In my Language Notes series, I like to highlight sets of vocabulary that facilitate understanding and communication on a given topic. In my newest video, I’ve decided to face one particular topic head on — before someone else with observant eyes brings it up: aging. The truth is that we’re all aging, but for those of us who make instructional videos, we’re aging on camera. So why not admit I’m no spring chicken? (That’s one of the expressions I teach in the video!)
The experience of aging and the inevitable signs of growing older can be a topic discussed with sensitivity and respect for all, and if done this way the lesson will be a meaningful and memorable one for adult learners. Shared laughter can be a great way to kick off such a lesson. I found a two-minute video by comedian John Fraser on YouTube. His speech is fast, but students can focus on two tasks in order to take away key points. (1) First, ask students to complete this statement with any adverb: I want to age ___. Then as they listen ( around :20), they can catch some of the adverbs John Fraser uses, like gracefully and joyously. (2) Second, ask students to pay attention to the final joke about hearing loss. See who is able to explain the punch line. (Hint: It’s about not pointing fingers and having more self-awareness about growing older.)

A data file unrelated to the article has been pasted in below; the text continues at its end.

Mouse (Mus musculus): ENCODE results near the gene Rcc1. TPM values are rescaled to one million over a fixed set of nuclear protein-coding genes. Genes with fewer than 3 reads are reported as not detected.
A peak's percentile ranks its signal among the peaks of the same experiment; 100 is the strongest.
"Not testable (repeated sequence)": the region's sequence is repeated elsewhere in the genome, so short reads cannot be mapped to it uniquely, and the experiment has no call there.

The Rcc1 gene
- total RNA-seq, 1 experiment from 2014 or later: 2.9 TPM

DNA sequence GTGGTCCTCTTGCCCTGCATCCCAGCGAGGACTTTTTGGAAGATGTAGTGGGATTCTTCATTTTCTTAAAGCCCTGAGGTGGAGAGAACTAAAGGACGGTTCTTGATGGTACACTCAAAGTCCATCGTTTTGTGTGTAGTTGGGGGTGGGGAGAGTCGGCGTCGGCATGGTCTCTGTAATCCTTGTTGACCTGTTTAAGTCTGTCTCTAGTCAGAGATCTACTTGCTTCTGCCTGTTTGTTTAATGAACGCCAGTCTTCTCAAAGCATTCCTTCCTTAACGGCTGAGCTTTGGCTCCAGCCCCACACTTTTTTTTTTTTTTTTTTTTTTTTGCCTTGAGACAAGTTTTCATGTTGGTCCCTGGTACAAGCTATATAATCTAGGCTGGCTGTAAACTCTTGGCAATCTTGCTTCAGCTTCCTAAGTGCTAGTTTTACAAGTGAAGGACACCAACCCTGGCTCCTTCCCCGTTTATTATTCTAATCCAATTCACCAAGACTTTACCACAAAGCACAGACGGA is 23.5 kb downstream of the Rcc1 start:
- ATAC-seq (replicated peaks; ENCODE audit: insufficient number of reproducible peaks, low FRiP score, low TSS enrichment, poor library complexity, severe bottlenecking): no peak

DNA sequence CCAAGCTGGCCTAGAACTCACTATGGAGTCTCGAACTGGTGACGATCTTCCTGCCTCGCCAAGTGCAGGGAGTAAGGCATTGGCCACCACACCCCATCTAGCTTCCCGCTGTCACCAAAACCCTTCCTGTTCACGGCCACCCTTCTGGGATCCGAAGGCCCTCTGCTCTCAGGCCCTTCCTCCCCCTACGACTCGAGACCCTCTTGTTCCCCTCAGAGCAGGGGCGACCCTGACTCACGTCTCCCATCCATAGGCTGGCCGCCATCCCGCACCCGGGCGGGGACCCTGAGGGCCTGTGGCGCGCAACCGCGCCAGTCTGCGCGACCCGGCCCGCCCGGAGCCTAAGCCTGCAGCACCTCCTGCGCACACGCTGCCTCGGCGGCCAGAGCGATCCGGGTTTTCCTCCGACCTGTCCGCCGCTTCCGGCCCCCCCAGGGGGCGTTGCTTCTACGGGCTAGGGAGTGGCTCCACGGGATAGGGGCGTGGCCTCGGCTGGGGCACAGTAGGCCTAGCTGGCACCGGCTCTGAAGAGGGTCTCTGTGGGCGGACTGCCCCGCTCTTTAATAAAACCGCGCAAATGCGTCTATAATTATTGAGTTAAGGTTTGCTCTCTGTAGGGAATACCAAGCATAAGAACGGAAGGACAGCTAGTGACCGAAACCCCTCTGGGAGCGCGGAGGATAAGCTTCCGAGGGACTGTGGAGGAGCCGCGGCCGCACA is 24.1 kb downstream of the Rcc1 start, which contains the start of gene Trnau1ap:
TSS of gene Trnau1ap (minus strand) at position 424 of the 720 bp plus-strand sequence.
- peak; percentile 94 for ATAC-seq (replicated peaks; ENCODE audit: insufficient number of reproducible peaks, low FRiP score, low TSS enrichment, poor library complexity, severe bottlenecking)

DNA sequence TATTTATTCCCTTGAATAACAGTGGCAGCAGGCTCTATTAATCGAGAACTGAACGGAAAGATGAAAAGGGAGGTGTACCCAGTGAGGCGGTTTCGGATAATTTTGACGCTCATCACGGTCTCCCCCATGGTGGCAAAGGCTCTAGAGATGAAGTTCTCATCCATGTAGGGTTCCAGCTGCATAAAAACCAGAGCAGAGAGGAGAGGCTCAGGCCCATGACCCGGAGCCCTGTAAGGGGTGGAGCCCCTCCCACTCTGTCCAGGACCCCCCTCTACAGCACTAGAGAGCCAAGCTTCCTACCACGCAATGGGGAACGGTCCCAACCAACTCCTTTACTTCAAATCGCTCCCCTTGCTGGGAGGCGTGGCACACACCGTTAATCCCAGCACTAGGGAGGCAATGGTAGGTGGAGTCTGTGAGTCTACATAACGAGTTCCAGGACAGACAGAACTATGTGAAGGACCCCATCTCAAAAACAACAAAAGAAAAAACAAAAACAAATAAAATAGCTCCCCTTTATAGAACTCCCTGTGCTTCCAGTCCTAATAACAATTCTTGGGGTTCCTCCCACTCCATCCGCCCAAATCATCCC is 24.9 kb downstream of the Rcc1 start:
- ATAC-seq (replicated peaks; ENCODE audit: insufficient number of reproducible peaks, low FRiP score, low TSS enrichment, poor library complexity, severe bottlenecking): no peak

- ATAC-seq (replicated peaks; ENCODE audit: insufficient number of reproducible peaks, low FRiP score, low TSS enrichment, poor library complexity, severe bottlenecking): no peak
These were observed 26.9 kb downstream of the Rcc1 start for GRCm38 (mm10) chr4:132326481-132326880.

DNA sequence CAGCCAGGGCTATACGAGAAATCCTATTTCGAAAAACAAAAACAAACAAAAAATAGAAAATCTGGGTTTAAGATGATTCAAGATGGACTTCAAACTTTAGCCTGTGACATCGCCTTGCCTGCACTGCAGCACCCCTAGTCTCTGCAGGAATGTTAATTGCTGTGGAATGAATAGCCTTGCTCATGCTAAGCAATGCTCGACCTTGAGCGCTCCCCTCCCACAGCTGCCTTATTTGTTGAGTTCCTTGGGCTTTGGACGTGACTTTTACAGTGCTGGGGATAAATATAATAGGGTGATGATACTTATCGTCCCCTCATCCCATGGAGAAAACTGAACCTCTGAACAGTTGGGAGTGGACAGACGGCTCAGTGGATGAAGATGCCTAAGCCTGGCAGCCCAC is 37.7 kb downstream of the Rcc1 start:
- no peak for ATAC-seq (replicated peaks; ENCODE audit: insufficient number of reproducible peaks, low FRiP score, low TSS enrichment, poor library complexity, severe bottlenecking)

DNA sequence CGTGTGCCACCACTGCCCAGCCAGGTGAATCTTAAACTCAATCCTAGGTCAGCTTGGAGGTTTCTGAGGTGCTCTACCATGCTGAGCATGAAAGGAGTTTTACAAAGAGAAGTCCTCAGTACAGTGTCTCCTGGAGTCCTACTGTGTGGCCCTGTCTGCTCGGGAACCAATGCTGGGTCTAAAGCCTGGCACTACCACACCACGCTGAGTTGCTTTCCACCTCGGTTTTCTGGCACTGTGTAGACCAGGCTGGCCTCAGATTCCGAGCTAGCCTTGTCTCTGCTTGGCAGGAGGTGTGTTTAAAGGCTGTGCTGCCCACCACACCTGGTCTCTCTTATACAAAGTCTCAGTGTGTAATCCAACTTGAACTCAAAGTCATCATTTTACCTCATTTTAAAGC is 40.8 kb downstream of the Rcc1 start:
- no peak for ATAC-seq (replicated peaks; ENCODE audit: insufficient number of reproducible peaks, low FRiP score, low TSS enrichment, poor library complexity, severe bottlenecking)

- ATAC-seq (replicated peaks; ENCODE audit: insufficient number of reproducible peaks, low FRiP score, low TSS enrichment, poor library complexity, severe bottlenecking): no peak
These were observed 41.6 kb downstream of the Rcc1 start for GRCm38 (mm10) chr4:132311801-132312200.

I’ve put together a small set of classroom slides to further engage students and find out what vocabulary they already have to talk about growing older. Please see my Language Notes_12_classroom slides. You may choose to present the vocabulary I teach in my video, from laugh lines to elderly vs. old, and then have students watch the entire video after class to reinforce your own presentation. I also offer an interactive exercise on my website for review and practice. In class, you may invite students to put some of the vocabulary into use with my Getting Up There_handout.
To generate more conversation and writing on this topic you may use my suggestions from the previous post, in which I linked to video on living longer. Also, you could turn to online quotes on aging. (I like BrainyQuote.)
- Have students choose a quote that most closely reflects their own viewpoint. They can explain their understanding of the quote and then provide at least one illustration through a personal example — a relative, a friend, or even themselves.
- Assign quotes to students and have them prepare a short talk for the class. How do they interpret the words and do they agree or disagree with the main idea?